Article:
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South Africa Seeking To Steal Slice Of Global Tequila Trade From Mexico
Impact / Sept. 1, 2003

By Larry Luxner

The continuing shortage of blue agave and rising demand for tequila has boosted prospects for South Africa's Agave Distillers the world's first non-Mexican agave spirits producer.

The company's executive chairman, Keith McLachlan, says he's "preparing to take on the international market, where interest has been phenomenal."

Agave Distillers is already exporting limited quantities in bulk to the United States, Great Britain, Australia, France and Angola, but the real prize lies in the world's biggest tequila-consuming nation the United States.

"We plan to take a share of market in the U.S.," said McLachlan, recently quoted in Juluka, a Washington-based newsletter aimed at South Africans living abroad. But a dramatic boost in production, along with a substantial marketing campaign, will require a big cash injection if it is to be successful.

"We are waiting for an evaluation from our auditors, but initially we'll probably raise about R5 million (just under $700,000)," he said, adding that at this stage, about 30% of the company will end up in the hands of new investors.

Agave's distillery is located just off the Cape Town-Johannesburg highway, near the town of Graaff-Reinet in South Africa's dry, windswept Karoo region. The company owns a 480-hectare field of agave plants, some of them 100 years old. The distillery itself can produce 1,200 liters of agave spirit a day, and with the money McLachlan is raising will be able to expand to 4,000 liters a day by the end of 2003, with plans ultimately to boost production up to 10,000 liters daily.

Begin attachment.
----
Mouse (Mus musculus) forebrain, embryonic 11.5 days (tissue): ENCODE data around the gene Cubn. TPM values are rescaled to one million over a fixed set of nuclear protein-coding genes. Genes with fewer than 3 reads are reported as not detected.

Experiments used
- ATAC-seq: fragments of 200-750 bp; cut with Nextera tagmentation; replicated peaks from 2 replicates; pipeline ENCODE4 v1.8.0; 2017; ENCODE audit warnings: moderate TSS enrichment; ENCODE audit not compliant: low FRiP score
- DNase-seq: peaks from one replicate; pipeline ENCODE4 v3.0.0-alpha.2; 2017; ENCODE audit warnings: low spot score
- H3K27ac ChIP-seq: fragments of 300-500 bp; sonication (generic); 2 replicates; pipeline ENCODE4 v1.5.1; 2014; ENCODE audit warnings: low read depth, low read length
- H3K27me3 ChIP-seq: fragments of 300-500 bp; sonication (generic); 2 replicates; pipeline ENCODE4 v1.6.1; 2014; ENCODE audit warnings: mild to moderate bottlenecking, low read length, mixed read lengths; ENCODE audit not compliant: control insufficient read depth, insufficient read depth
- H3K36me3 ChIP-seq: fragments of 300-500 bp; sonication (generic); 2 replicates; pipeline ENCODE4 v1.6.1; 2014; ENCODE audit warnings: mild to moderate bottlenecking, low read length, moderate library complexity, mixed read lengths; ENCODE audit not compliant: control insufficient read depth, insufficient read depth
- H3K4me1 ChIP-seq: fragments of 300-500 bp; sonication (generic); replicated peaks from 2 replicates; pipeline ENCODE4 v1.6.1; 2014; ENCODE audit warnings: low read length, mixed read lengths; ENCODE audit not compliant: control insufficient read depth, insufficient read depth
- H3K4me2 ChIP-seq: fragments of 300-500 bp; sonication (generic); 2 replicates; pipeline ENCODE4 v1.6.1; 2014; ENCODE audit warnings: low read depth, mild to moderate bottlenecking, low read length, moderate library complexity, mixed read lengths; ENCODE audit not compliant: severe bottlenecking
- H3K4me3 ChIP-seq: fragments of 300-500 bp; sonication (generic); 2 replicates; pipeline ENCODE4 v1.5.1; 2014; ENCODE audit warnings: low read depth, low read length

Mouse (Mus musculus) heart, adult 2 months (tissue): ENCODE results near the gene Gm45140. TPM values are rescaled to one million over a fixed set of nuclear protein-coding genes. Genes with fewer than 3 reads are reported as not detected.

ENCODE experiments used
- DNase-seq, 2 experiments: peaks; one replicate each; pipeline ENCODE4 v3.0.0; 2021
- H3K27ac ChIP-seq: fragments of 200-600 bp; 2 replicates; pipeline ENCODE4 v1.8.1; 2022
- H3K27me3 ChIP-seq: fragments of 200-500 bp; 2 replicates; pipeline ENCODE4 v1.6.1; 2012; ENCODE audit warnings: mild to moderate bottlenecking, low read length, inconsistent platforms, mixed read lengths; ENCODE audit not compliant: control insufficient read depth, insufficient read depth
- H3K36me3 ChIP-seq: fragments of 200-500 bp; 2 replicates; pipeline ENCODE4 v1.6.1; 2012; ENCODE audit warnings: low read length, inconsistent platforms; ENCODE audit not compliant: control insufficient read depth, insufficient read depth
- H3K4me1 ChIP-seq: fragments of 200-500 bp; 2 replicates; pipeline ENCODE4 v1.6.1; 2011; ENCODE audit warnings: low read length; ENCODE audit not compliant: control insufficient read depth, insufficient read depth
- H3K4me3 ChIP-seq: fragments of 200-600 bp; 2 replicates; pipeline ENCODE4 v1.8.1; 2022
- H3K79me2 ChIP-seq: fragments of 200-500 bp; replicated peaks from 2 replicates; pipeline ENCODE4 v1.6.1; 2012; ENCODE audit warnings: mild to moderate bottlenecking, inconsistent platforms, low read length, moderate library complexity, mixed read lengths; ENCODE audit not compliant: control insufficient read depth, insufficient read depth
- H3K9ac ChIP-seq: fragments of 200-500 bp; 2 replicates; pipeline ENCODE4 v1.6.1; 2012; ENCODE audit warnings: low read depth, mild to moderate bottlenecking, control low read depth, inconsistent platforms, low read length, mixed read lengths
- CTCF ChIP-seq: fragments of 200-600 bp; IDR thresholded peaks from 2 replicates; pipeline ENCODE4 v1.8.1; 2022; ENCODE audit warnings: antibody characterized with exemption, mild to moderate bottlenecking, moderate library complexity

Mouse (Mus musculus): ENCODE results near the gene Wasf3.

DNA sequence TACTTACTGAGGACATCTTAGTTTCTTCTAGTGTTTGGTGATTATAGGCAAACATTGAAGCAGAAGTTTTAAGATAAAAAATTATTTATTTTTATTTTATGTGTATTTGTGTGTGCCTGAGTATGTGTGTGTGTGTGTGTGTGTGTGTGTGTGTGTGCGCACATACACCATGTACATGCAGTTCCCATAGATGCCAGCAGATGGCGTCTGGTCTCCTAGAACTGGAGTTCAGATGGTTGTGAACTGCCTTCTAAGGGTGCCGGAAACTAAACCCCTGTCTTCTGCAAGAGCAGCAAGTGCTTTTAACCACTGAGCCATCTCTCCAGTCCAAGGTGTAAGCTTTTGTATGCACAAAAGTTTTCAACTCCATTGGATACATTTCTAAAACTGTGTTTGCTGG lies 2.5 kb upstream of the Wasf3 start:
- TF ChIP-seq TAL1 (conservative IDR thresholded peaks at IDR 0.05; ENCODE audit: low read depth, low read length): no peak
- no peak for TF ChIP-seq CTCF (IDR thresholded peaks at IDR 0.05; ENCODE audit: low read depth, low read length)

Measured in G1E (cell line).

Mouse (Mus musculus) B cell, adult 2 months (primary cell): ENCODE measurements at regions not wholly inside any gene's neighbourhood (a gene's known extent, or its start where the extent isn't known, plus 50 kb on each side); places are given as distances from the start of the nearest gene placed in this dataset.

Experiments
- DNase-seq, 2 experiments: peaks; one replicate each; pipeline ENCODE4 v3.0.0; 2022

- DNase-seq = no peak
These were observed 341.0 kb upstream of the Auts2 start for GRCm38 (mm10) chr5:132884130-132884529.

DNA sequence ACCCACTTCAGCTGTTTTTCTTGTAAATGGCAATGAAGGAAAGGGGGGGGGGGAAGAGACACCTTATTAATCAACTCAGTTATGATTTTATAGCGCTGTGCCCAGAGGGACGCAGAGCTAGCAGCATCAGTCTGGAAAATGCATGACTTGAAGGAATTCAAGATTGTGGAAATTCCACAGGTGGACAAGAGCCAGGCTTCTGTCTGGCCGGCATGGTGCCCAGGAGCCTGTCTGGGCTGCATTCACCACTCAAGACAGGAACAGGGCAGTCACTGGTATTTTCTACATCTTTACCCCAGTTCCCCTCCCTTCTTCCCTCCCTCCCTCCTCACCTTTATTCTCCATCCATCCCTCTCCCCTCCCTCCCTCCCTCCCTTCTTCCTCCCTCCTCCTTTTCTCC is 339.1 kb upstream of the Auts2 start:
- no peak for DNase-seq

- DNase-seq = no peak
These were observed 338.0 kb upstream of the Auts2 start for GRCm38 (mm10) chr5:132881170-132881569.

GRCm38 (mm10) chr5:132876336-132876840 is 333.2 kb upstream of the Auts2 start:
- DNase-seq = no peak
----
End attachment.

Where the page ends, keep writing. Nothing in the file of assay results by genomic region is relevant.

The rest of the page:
South Africa's fortunes are helped by a disease that recently wiped out many Mexican tequila producers, and by excessive Mexican government regulations that some experts think has resulted in poor farming of the product.

Yet legally, tequila can only be called tequila if it has been produced in the Mexican state of Jalisco, home of all of Mexico's major tequila exporters. Although McLachlan recently met with officials of Mexico's Tequila Regulatory Council, he says the two parties are unlikely to find a solution that'll see them working together in the future.

"As a result," he told Juluka, "although it is virtually identical to tequila from Mexico, South Africa's blue agave product cannot be marketed as such." It is therefore branded "agava."

On the other hand, regulations stipulate that tequila must contain at least 51% of the agave spirit, and Mexican products containing less than 100% of the spirit retail for between $18.99 and $21.99 on U.S. liquor-store shelves. This compares to the $15.99 to $16.99 which McLachlan hopes to sell his 100% pure agave product for in the United States.

The product currently on the market is called Agava Silver. A second product, called Agava Gold, is being aged in oak barrels in neighboring Namibia, though the barrels will eventually be brought to the Graaff-Reinet factory to house the whole operation under one roof. The final product is diluted to a strength of 45% alcohol and is available for locals in bottled form; at present, Agave Distillers is selling 12,000 to 15,000 cases of the spirit a month.

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